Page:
Back in June, I started porting my dotfiles from ZSH to Fish. Here’s why.
Fish’s performance is a lot better than ZSH’s, and very similar to Bash.
We can verify that by firing up a container with limited CPU and memory, like so:
docker run --rm -it --cpus 1 --memory 100m ubuntu bash
And then we can install all the shells, as well as hyperfine, and see how they go:
apt update apt install zsh fish wget -y wget https://github.com/sharkdp/hyperfine/releases/download/v1.11.0/hyperfine_1.11.0_amd64.deb dpkg -i hyperfine_1.11.0_amd64.deb for s in bash zsh fish; do hyperfine --warmup 3 "$s -i -c 'exit 0'" done
The results are very impressive:
I honestly never though ZSH was this slower compared to Bash… maybe it got slower over the years… I don’t know, but once you use fish the first time, you’ll notice it.
Performance along the road#
On both Bash and ZSH, you’ll probably end up with a whole lot of
source something.sh, which, once added up, can slow your shell quite a bit.
You also need to set your aliases, environment variables and etc, every time you start a new shell. While this is helpful to debug things, it is not very fast.
Fish allows you to set universal variables, which are shared across all shells and system restarts. You don’t need to set them on every shell init, instead, you set them once (
set -U) and they will be added to your
It also has lazy loading of completions and functions: you just put them in the right folders (
~/.config/fish/functions), and it loads them when you first try to use them, instead of every time you open a new shell.
This can all be confirmed by comparing my Fish setup’s performance (it has some plugins, abbreaviations, completions, functions, etc) with empty ZSH and Bash:
I open new shells literally hundreds of times a day, I don’t want to waste those milliseconds.
Of course, performance is not the only unit of measure, otherwise I would use just plain Bash (or SH), but if I can get the same features faster… that matter a lot to me.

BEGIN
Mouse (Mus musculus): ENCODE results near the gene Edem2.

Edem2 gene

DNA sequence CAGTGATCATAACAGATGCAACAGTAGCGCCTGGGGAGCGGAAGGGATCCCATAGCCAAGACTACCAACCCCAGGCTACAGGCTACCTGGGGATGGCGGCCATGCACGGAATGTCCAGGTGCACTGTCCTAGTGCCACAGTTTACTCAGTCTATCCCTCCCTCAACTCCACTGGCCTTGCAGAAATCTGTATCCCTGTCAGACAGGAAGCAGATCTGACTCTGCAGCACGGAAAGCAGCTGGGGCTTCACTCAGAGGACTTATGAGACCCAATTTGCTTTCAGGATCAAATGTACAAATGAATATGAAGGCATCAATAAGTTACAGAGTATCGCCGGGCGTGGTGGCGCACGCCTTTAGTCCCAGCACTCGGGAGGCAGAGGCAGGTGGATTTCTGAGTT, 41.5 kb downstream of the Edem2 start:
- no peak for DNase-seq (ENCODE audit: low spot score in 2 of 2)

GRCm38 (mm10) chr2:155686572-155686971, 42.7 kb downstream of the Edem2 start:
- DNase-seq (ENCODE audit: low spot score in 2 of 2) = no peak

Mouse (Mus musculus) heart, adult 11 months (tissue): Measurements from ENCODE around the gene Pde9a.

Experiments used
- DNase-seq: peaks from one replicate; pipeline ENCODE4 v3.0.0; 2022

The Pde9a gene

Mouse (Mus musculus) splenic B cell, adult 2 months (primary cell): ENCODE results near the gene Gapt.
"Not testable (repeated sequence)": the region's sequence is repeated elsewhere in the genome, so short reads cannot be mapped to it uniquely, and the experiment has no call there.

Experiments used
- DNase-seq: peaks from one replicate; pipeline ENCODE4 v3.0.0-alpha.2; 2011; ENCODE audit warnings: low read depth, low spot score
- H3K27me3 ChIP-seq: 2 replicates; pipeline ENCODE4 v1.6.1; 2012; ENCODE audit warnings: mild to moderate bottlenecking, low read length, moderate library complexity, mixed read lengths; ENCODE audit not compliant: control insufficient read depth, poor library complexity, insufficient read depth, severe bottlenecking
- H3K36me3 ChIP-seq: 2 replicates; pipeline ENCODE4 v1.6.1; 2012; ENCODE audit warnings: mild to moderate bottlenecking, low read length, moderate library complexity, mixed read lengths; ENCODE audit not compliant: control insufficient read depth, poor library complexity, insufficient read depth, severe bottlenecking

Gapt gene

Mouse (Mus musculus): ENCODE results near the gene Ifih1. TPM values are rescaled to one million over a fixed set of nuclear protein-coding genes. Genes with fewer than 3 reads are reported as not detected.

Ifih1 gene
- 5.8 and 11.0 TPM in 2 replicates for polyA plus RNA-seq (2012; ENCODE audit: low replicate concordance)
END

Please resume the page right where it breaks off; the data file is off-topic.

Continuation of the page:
Some of the features that you’ll need plugins on ZSH/Bash, and are native on Fish:
- Syntax Highlight
- Man-page completions
Because of that, I only need a couple of plugins:
fzf(for CTRL+R history search and other goodies)
grc(colorize output of several commands)
- lucid.fish (my prompt of choice)
Other than that, I just put a couple of files in their right folders, setup a bunch of abbreviations, and that’s it.
Fish does not talk POSIX shell, so, some things are different.
Its common for me to script my way into the shell itself when dealing with issues, so, in the beginning, I struggled a bit. If you usually use just plain commands and pipes, it might not be an issue for you.
for loops and
() instead of
$() took me a while to get used to, after I don’t know how many years of writing things that way, but, once I got used to, it is actually simpler.
Fish doesn’t have the concept of aliases, instead, you either wrap your command in a function (Fish has a function that does that for you, which is called
alias), or use abbreviations.
Abbreviations expand once you type them, which is actually better in some ways:
- you can use an abbreviation similar to what you want, once it expands, edit it easily;
- you can copy-paste your terminal to someone else and they don’t have to know what your 348 aliases do;
- your shell history will be saner (probably).
$3 and etc, on Fish we have
It’s not that big of a deal, but I always forget about it. 🤷♂️
Instead of doing:
On Fish you need to do:
set FISH bar
The cool thing is that it has options to append and prepend to lists, so you don’t need to do things like
PATH="/path/bin:$PATH and can just do
set -p PATH /path/bin instead.
It’s worth mentioning that when running one liners, the plain shell syntax works just file, e.g.:
FOO=bar echo $FOO
The Fish website has a lot of good docs, I suggest you start from there.
You can also take a look at how I manage my Fish dotfiles for inspiration (or just fork and change to match your own taste).
You can also play with it online, without installing anything!